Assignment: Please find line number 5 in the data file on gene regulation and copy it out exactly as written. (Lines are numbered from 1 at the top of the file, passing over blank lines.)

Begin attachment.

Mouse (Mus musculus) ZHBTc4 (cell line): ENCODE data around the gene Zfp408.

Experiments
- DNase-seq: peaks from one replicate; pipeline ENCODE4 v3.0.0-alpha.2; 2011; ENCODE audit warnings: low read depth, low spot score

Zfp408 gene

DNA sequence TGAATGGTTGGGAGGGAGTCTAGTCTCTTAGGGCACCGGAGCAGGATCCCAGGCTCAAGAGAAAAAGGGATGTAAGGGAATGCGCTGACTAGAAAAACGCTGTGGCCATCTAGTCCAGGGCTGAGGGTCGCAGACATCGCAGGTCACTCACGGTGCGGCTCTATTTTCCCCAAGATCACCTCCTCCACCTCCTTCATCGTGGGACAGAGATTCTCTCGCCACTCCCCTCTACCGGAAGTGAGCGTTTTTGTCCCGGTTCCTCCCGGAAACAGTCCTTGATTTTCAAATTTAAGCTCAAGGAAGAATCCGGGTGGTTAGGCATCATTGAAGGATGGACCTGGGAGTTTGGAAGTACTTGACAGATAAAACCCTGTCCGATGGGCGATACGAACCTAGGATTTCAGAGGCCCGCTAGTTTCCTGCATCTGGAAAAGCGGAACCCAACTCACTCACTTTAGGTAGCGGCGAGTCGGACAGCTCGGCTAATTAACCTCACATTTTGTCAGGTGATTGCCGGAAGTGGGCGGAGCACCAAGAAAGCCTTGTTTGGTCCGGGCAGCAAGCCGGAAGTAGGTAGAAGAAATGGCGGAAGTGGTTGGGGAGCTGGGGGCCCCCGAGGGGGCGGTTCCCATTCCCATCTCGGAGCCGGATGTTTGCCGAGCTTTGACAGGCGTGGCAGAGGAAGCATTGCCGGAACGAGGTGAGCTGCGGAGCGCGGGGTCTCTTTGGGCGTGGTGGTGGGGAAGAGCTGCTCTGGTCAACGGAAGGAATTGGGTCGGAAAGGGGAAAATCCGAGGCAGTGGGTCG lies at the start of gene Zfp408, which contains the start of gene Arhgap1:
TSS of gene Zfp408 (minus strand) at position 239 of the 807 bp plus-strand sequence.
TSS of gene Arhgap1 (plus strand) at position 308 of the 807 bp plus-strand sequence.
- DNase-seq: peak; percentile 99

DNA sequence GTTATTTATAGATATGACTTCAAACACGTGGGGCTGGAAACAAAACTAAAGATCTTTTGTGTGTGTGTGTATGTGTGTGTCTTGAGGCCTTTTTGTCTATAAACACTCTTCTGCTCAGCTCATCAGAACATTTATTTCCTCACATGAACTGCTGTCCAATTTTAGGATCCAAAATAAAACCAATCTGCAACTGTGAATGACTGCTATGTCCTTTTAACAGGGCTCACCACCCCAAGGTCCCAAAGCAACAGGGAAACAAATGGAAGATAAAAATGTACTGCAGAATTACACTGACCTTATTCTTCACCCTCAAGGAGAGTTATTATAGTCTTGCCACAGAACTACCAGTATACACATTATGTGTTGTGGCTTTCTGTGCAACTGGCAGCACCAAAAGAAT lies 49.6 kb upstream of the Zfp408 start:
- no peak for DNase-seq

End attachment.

DNA sequence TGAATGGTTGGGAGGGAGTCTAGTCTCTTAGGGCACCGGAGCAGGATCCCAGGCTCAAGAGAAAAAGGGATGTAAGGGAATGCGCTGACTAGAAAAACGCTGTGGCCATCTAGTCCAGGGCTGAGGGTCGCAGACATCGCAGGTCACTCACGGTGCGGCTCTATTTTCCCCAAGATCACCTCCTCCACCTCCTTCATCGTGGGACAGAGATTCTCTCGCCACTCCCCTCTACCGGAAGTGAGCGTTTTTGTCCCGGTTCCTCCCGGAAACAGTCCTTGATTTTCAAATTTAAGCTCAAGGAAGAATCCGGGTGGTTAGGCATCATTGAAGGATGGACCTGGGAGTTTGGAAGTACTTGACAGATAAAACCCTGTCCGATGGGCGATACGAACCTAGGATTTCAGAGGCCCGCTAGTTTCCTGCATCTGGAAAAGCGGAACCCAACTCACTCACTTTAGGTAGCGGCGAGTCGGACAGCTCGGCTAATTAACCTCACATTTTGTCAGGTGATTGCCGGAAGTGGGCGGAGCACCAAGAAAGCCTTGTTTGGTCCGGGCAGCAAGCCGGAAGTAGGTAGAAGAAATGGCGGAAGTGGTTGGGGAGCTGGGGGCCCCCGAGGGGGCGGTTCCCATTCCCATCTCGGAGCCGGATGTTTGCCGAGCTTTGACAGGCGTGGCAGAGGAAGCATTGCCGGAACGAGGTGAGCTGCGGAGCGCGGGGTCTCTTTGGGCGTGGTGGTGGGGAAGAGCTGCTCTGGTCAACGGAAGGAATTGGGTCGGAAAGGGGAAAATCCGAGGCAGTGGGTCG lies at the start of gene Zfp408, which contains the start of gene Arhgap1: